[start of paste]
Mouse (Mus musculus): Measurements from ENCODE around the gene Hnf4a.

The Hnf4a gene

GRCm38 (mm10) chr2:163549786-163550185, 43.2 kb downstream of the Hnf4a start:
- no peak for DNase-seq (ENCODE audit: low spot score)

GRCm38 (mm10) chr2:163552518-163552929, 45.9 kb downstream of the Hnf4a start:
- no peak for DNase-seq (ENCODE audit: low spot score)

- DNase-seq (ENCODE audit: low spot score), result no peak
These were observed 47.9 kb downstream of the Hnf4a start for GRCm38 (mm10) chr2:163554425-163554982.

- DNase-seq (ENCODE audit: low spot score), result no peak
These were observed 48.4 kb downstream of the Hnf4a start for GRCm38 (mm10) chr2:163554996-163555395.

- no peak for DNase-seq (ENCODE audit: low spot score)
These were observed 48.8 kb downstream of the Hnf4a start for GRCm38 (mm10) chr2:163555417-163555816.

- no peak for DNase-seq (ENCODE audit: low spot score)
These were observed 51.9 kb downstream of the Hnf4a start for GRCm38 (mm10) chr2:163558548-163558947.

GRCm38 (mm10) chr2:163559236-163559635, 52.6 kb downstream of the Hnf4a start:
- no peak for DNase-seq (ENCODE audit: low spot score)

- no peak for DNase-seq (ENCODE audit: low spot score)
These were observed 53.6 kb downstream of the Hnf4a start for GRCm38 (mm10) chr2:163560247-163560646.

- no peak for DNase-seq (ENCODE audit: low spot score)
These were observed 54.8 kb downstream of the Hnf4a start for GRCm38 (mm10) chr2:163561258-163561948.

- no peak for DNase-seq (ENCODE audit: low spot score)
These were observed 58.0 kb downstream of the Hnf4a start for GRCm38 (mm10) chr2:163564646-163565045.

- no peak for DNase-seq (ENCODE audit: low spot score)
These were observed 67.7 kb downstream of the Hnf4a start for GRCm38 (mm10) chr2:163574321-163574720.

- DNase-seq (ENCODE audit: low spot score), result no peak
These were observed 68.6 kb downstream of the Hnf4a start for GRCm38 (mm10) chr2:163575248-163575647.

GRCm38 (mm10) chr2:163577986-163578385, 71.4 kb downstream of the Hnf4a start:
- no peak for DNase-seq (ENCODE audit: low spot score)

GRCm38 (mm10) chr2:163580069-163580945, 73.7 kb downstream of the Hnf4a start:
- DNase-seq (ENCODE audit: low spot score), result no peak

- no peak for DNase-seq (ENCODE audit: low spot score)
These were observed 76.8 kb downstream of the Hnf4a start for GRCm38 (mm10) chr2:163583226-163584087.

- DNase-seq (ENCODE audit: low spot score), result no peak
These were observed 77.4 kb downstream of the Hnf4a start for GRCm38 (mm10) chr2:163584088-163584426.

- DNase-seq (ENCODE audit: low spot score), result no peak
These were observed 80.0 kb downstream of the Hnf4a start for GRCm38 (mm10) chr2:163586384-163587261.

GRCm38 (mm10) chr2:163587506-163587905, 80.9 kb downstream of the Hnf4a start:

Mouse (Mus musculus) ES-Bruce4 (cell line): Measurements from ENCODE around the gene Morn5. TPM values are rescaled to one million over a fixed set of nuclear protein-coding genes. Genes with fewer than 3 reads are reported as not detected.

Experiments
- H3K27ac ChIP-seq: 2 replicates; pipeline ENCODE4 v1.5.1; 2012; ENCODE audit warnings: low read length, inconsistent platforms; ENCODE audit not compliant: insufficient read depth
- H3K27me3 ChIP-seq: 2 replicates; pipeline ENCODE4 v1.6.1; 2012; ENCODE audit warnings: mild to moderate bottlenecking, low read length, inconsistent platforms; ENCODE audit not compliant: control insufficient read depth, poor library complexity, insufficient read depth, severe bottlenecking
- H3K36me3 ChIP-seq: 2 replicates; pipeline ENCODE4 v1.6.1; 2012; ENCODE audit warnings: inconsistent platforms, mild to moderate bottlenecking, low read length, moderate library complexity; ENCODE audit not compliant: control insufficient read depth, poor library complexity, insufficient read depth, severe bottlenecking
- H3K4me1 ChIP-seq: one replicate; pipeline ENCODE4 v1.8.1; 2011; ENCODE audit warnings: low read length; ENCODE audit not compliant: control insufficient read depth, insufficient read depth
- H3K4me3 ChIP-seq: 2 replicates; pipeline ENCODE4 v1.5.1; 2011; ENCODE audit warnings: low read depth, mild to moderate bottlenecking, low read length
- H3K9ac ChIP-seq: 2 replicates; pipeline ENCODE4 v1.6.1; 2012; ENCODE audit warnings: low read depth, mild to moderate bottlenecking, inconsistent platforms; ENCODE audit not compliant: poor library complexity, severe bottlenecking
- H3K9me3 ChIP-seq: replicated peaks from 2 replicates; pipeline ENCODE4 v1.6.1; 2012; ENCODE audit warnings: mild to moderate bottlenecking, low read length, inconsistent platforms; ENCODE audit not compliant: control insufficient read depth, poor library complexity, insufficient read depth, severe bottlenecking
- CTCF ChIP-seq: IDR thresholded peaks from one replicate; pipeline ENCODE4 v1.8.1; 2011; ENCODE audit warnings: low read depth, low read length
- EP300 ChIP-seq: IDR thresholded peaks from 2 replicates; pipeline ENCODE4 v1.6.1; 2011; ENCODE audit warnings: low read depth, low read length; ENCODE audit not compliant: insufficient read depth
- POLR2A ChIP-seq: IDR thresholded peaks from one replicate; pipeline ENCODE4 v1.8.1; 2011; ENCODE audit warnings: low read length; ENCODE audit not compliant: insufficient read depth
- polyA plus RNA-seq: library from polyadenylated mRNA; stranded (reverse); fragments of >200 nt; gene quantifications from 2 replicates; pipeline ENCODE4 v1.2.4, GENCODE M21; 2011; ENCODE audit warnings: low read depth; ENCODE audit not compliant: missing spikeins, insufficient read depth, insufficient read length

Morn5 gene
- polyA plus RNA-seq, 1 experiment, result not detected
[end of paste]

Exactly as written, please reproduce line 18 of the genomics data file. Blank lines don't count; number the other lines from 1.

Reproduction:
These were observed 53.6 kb downstream of the Hnf4a start for GRCm38 (mm10) chr2:163560247-163560646.